Golf’s governing bodies have proposed a new local rule to give tournament organisers the option to require the use of a distance-reducing ball.
Advances in fitness and golf equipment technology have seen players hit the ball further and further in recent years, leading to golf courses being lengthened in an effort to continue to test the world’s best.
The R&A and USGA said in February 2020 that they intended to “break the ever-increasing cycle of hitting distance” but admitted it could take years before solutions were found.
Since then they have been consulting with equipment manufacturers about the issue and on Tuesday announced the proposal of a Model Local Rule (MLR) that gives organisers the option to require the use of balls which are tested under modified launch conditions.
Speaking in 2021, Masters chairman Fred Ridley said a specific “Masters ball” would be a last resort in the battle to limit hitting distances.
The fifth hole at Augusta National was lengthened by 40 yards ahead of the 2019 Masters and the par-five 13th has now also been extended by 35 yards.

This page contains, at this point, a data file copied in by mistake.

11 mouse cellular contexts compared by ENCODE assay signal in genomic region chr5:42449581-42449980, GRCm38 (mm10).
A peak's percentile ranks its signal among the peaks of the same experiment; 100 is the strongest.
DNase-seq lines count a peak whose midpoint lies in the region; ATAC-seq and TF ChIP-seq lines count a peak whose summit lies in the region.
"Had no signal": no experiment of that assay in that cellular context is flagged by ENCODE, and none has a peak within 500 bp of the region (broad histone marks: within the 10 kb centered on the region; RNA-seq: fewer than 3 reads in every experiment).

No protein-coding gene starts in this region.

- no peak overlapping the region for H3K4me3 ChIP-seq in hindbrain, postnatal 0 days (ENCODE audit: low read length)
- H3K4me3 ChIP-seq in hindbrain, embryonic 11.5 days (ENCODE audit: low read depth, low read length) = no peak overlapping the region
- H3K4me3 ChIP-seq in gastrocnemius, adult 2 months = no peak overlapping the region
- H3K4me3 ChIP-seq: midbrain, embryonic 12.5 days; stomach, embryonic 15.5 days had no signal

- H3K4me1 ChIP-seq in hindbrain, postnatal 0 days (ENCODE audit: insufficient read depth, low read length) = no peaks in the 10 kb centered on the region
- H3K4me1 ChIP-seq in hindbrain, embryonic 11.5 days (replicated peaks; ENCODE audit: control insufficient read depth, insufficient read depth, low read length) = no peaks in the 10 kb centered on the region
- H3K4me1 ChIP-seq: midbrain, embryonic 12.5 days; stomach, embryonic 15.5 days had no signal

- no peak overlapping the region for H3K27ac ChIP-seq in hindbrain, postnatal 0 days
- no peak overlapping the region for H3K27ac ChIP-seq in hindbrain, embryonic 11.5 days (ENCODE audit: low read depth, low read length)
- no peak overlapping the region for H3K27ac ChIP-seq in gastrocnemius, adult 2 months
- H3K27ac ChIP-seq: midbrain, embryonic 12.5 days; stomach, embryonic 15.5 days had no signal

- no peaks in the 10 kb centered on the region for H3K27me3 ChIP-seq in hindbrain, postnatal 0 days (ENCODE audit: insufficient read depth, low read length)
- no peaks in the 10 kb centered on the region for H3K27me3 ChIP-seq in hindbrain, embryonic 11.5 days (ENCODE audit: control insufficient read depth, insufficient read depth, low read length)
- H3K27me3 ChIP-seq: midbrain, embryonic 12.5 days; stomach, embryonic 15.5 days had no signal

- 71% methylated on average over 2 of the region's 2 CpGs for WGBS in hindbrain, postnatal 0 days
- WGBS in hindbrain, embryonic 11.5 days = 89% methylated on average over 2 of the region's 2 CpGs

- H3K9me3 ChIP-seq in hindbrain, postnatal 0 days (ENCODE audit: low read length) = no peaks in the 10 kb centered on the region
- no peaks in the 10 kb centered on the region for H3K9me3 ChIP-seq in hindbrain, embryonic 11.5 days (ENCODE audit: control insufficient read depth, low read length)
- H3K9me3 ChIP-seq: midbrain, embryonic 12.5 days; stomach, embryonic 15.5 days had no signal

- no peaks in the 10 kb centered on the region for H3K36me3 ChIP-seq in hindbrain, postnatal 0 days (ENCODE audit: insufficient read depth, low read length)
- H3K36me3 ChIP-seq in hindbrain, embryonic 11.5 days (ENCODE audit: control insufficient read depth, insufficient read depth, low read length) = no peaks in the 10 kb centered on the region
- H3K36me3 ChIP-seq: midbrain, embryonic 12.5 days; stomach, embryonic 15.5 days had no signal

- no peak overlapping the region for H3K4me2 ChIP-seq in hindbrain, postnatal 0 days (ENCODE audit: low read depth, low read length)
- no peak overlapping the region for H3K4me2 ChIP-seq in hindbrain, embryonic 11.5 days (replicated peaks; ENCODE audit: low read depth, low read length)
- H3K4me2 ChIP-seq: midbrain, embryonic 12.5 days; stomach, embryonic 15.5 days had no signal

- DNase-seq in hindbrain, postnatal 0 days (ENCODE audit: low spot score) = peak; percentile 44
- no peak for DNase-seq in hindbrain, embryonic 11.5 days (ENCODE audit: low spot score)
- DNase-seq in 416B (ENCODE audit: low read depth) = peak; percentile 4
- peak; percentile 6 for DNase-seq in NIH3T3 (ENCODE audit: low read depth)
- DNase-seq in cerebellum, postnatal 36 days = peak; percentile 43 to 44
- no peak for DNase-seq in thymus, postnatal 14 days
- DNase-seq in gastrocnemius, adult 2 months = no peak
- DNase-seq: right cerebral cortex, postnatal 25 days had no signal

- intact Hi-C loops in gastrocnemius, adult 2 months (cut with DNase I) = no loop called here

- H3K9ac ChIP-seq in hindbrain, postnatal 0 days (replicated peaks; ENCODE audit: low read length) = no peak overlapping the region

The MLR is intended for use only in elite competitions and, if adopted, will have no impact on recreational golf.
The proposal was sent to equipment manufacturers on Monday and they can provide feedback until August 14. If adopted, it would take effect in January 2026.
Under the proposals, a ball struck at a laboratory-controlled swing speed of 127mph – up from 120mph – must not travel more than 320 yards.
R&A chief executive Martin Slumbers said: “We have worked closely with the golf industry throughout this process and taken time to listen carefully to their perspectives and reflect on the helpful and constructive feedback they have provided.
“At the core of our proposal is a desire to minimise the impact on a flourishing recreational game.
“We believe the proposed Model Local Rule will help us move forward in a way that protects the inherent qualities of the sport and reduces the pressure to lengthen courses.
“This is an important issue for golf and one which needs to be addressed if the sport is to retain its unique challenge and appeal.”